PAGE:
Immediately following the compromise, the attacker then proceeds to execute both scripted and manual commands in order to retrieve/download rootkits, trojans, and other tools. The following strings have been selected based on their relevance to the analysis and do not represent the data stream(s) in their entirety.
The above command execution retrieves details on the system, creates the initial shell environment and displays the Process Identifier (“PID”) of the “BD”, which in this case I believe is an acronym for “Back Door”. Once complete, the attacker unsets the HISTFILE and DISPLAY and creates a temporary directory to store the downloaded files as you will see in the following:
The above shows the attacker retrieving files from an FTP location and executing both “solbnc” and “dlp”. Upon further investigation, I believe “solbnc” Stacheldraht. Stacheldraht is a distributed denial of service (DDoS) tool based upon the source code of Tribe Flood Network.
Following the above, the user attempts to retrieve an additional file or file(s) using WGET, however, has many problems attempting to execute the program. Following this, the attacker uses a script to remove the logs created during this process.
The attacker now proceeds to replace the ‘inetd.conf’ and kill the process prior to executing a patch entitled “Attivata”, which translated means “Activated”. The instance of ‘inetd’ being killed is also reflected in the following packet, which is notifying the syslog daemon that the process was killed:
In addition to the above activity, a search for the word “trojan” within the Day 1 log data reveals a script had run to execute and install numerous trojans to allow back door entry into the honeypot. The following details the script results:
Interestingly enough, during the procedure where the attacker was trying to install their own trojans, the script that checked for known login trojans detected the following first:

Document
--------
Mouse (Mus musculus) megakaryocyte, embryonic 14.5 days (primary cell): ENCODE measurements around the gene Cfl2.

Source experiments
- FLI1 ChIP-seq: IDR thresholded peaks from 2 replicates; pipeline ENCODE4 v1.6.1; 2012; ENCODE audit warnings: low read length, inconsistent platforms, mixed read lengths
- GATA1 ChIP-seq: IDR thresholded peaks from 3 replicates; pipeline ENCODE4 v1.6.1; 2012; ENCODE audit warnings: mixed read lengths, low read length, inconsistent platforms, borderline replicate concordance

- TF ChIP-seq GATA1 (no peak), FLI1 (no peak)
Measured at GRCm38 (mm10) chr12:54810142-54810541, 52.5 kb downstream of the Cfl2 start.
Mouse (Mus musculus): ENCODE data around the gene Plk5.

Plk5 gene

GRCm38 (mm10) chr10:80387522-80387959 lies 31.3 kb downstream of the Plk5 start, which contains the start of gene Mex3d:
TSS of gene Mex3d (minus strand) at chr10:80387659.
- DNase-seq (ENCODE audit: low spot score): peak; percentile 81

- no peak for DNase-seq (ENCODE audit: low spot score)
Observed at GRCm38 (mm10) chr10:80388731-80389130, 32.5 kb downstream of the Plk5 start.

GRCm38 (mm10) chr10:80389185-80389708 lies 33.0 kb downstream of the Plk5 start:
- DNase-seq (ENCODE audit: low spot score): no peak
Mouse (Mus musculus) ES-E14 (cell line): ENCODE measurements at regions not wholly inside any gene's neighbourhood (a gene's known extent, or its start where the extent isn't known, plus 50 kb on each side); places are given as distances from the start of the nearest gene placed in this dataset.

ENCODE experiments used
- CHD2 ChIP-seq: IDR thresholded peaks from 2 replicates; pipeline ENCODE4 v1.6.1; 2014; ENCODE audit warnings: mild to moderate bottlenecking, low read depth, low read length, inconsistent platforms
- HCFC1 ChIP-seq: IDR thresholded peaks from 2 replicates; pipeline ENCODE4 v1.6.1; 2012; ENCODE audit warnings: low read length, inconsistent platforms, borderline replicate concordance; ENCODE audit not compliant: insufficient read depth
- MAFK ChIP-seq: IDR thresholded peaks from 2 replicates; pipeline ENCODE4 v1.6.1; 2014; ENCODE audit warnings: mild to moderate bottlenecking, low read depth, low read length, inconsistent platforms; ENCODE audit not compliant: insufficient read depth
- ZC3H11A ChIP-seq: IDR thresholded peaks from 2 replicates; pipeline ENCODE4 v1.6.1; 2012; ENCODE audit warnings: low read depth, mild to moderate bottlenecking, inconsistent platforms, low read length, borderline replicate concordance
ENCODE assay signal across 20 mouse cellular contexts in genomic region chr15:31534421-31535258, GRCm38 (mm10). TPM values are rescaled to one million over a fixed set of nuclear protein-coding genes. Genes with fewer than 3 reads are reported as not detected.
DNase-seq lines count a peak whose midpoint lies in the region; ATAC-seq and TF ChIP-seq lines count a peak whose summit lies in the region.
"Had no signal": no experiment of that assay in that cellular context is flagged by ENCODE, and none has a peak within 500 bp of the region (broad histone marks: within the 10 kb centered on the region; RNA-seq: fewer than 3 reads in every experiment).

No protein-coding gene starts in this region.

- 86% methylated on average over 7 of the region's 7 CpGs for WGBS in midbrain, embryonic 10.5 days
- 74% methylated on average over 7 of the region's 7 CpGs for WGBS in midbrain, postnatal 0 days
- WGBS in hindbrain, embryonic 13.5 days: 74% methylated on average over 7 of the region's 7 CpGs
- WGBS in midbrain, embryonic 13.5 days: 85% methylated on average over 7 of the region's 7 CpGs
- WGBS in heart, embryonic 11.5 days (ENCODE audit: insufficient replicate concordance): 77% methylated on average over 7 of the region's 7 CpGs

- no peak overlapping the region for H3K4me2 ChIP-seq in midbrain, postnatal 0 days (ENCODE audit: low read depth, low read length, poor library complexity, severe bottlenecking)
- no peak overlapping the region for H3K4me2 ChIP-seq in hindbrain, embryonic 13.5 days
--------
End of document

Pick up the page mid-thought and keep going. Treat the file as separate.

The first step was to identify the systems that sent and received the most frames and bytes with the assumption that these were involved or used on a regular basis during this attack. The IO-USERS Statistics retrieved via tethereal detail each and every IP Address sequence with the total data retrieved from the log. The following command line was used to retrieve this information:
tethereal –nr day1.log
–z io,users,ip >> users_day3_log.txt IO-USERS
Statistics Type:ip Filter:<No Filter> |
<- | | -> | | Total | |
Frames Bytes | | Frames Bytes | | Frames Bytes | 192.168.100.28 <-> 18.104.22.168 64773 8432656 13104
1180790 77877 9613446 22.214.171.124 <-> 192.168.100.28
519 31140 18680
1120800 19199 1151940 126.96.36.199 <-> 192.168.100.28 285 17210 5196
311760 5481 328970
$ tethereal –nr day1.log –z io,users,ip >> users_day3_log.txt
Filter:<No Filter> | <- | | -> | | Total |
| Frames Bytes | | Frames Bytes | | Frames Bytes |
192.168.100.28 <-> 188.8.131.52 64773 8432656 13104 1180790 77877 9613446
184.108.40.206 <-> 192.168.100.28 519 31140 18680 1120800 19199 1151940
220.127.116.11 <-> 192.168.100.28 285 17210 5196 311760 5481 328970
SUMMARY EVENT ANALYSIS DIAGRAM
DETAILED TIME AND EVENT ANALYSIS
‘skillz’ packets, when associated
with the ICMP protocol, is commonly associated with the Stacheldraht
(“German: Barbed Wire”) distributed denial of service (DDoS)
tool. While most Trojans of this type
utilize TCP/UDP for communications, Stacheldraht
utilizes TCP and ICMP. Specifically, the
communication between the handler/master control and the agent takes place
using the ICMP protocol. For instance,
based upon findings by David Dittrich,
Remote control of a stacheldraht network is accomplished using a simple client integrated with symmetric key encryption to provide a reasonable level of secure communications between the handler/master and remote agent.
The following was executed against the data streams output by ‘tcpflow’:
Once the file was retrieved, the following happened: